Although today is the feast of Saint Martha in the Catholic Church, the Benedictines celebrate Saint Martha, together with her sister, Mary, and her brother, Lazarus.
In today’s Gospel, (John 11: 19-27), Jesus had come to the tomb of Lazarus; Martha runs to Jesus and asks him to raise her brother. The dialogue is moving as Jesus identifies Himself as the Resurrection and the Life and Martha affirms that He is the Christ, the Messiah. In the verses after the Gospel Jesus calls Lazarus out of the tomb – to live.
Lazarus had a new chance to live. He could start over again. And it was his sister Martha who interceded for him.
After meditating on this Gospel, I came up a song of John McCutcheon, “Dearest Martha.” McCutcheon has a way of bringing out the pain and the pathos all around us. The song is a letter of a farmer to his wife. His farm was going under and, as happened with a good number of farmers in the MidWest during the farm crisis of the 1980s, he was going to kill himself. This was his failure letter.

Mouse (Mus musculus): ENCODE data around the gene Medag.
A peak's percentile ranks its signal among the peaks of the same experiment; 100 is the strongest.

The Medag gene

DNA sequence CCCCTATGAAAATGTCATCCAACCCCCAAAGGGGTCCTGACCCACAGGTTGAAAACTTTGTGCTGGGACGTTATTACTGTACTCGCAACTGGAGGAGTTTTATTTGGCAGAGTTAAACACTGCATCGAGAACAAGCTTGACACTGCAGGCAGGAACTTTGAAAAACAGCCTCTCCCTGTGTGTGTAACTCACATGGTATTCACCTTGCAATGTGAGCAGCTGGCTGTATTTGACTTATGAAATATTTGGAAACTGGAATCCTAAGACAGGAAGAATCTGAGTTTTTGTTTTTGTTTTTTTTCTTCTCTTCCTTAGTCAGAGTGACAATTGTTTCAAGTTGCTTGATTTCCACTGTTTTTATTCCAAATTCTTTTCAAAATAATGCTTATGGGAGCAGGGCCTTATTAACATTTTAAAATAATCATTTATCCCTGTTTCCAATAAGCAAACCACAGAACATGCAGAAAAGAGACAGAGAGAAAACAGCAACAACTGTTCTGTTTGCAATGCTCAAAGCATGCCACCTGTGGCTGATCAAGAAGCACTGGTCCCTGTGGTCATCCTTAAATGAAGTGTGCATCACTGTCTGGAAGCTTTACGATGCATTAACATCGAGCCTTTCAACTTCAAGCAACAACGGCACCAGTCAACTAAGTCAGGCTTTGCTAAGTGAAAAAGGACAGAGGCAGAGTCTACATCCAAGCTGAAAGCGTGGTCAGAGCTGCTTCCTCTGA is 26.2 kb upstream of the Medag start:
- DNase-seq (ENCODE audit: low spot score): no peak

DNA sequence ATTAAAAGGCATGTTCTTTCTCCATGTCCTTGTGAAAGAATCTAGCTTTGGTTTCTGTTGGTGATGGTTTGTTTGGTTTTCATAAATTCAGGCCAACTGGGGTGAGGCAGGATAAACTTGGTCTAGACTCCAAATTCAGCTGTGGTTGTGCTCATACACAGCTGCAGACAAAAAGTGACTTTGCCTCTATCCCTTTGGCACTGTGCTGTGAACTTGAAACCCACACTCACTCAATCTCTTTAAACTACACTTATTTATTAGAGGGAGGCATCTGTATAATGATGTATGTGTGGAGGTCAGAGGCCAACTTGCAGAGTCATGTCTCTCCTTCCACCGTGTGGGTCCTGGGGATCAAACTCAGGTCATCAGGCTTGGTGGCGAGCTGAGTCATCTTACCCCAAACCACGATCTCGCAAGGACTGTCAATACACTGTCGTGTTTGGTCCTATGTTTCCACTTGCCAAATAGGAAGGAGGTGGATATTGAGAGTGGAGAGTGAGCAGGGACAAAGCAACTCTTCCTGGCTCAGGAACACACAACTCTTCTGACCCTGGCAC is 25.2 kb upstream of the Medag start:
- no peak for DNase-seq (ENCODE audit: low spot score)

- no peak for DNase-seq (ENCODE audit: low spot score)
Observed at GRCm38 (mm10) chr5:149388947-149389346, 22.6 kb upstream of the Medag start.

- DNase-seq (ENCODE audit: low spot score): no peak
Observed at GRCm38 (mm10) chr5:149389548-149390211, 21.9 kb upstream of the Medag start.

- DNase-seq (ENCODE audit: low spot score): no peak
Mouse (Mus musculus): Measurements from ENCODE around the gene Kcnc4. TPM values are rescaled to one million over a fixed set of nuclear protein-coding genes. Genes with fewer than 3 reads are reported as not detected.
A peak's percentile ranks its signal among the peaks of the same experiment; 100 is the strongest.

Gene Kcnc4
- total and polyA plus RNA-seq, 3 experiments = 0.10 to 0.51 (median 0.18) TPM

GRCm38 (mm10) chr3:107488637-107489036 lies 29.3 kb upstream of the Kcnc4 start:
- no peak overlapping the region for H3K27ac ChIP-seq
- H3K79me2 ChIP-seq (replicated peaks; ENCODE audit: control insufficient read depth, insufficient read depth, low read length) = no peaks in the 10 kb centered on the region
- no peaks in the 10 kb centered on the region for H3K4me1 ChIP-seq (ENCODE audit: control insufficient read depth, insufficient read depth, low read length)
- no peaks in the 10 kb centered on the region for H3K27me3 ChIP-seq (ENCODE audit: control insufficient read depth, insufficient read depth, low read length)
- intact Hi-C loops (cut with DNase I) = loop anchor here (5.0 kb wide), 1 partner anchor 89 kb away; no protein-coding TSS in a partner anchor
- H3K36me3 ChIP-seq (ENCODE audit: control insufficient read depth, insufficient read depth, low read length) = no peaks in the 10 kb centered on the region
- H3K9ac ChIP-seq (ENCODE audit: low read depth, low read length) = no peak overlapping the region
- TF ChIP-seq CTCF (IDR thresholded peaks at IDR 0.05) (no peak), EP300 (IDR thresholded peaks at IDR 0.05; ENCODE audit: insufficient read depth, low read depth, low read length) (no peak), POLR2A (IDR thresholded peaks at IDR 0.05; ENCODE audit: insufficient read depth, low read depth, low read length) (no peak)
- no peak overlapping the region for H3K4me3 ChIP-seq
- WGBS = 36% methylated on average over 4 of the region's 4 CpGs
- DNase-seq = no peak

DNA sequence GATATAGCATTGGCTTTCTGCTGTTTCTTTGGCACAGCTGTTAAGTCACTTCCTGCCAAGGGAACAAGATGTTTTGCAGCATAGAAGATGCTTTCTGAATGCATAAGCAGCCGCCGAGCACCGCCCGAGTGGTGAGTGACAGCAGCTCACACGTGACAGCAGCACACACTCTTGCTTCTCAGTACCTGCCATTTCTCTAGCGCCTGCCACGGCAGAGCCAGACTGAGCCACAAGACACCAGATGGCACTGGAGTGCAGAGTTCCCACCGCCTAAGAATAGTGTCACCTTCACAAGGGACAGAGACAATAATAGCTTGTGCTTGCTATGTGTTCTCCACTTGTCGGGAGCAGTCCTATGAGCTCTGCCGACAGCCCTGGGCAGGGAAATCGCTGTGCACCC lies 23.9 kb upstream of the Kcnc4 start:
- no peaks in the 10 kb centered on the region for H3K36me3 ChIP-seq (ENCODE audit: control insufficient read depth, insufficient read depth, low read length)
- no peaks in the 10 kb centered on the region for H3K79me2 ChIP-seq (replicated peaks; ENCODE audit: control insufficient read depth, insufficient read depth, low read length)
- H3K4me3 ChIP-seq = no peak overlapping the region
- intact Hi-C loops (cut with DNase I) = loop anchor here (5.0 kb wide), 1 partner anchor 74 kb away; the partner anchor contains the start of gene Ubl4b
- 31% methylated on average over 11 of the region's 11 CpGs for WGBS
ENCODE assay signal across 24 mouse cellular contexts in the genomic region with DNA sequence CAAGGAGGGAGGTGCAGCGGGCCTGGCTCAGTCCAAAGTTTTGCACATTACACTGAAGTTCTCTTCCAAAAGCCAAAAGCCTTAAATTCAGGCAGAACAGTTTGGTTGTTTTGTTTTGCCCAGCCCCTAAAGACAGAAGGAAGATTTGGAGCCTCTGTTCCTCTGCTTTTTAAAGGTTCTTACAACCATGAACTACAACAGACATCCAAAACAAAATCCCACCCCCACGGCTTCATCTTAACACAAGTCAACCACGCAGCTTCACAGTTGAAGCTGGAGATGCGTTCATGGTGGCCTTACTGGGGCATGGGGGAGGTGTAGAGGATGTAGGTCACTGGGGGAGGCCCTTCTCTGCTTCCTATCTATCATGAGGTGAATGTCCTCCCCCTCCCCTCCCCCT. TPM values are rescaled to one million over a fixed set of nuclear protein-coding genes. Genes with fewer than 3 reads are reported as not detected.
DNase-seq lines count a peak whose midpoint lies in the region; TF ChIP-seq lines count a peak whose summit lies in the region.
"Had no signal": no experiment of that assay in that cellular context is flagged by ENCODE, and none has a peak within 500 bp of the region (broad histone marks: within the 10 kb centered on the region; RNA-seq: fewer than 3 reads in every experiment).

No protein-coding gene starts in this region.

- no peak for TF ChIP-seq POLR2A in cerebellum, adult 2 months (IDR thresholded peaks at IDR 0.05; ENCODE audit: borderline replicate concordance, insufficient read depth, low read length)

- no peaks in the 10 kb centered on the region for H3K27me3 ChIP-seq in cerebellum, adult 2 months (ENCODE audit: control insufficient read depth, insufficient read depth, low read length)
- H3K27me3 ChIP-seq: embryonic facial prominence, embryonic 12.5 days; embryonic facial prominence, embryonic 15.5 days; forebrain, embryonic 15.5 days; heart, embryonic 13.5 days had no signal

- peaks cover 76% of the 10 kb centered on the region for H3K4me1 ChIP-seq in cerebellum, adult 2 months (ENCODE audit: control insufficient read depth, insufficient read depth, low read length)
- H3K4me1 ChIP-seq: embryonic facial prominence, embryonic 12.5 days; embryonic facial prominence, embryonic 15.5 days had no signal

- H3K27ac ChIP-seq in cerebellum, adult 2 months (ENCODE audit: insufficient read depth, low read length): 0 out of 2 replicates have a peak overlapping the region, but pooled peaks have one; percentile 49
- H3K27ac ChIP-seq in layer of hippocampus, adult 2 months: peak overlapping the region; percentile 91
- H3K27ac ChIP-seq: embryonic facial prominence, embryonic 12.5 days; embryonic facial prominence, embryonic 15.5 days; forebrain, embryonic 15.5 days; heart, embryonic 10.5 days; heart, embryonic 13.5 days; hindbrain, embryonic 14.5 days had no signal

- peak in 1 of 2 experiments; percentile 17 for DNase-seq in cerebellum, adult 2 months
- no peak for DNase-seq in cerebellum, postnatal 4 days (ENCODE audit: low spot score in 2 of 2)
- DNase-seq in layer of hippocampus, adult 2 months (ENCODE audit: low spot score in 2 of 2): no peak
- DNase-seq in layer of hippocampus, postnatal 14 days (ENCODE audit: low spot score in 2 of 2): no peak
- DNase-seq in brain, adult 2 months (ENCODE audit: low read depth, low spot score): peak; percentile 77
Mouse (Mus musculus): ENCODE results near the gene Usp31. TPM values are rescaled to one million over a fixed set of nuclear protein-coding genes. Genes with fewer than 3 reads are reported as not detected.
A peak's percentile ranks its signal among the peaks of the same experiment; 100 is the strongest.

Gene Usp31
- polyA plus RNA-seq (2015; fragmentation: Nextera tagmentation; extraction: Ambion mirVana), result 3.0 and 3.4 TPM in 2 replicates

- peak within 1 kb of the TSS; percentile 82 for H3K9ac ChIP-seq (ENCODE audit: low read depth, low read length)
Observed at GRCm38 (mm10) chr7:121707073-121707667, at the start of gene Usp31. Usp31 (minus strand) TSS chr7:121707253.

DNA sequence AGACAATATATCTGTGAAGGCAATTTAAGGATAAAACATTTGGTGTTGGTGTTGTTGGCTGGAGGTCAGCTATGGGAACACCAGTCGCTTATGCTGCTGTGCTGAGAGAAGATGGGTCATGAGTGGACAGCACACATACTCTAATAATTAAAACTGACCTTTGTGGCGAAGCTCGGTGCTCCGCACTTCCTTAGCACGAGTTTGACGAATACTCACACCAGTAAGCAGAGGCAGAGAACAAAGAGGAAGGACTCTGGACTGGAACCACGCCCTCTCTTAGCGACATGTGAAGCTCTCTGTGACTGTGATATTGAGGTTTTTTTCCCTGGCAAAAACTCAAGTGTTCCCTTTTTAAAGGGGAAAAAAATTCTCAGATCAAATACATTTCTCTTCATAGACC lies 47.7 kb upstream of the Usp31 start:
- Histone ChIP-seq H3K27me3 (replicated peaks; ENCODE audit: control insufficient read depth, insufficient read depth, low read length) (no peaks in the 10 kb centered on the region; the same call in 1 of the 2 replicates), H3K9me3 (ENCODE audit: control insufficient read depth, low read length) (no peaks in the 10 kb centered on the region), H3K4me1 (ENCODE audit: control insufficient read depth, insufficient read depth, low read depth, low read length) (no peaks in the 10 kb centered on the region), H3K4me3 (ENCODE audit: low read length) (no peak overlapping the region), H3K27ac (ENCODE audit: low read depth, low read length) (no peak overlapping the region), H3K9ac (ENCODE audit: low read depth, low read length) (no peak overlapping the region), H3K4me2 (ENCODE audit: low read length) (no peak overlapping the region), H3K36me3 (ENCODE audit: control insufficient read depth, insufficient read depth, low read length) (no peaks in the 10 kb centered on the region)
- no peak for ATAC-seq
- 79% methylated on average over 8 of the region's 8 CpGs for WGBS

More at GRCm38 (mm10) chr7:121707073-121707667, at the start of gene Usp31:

As I listened, I thought of the many who are depressed, the many who are desperate, the many who cannot see a way out. They are like Lazarus in the tomb.
But Lazarus had a sister who loved him and intervened with Jesus for his life.
How can I be one who intervenes for those who are desperate, helping them see that new life is possible, that God is calling them out of their tombs?
The raising of Lazarus can give us hope, but it also calls on us to be there, in the midst of the pain, in the midst of the desperation.
Drawing by Cerezo Barredo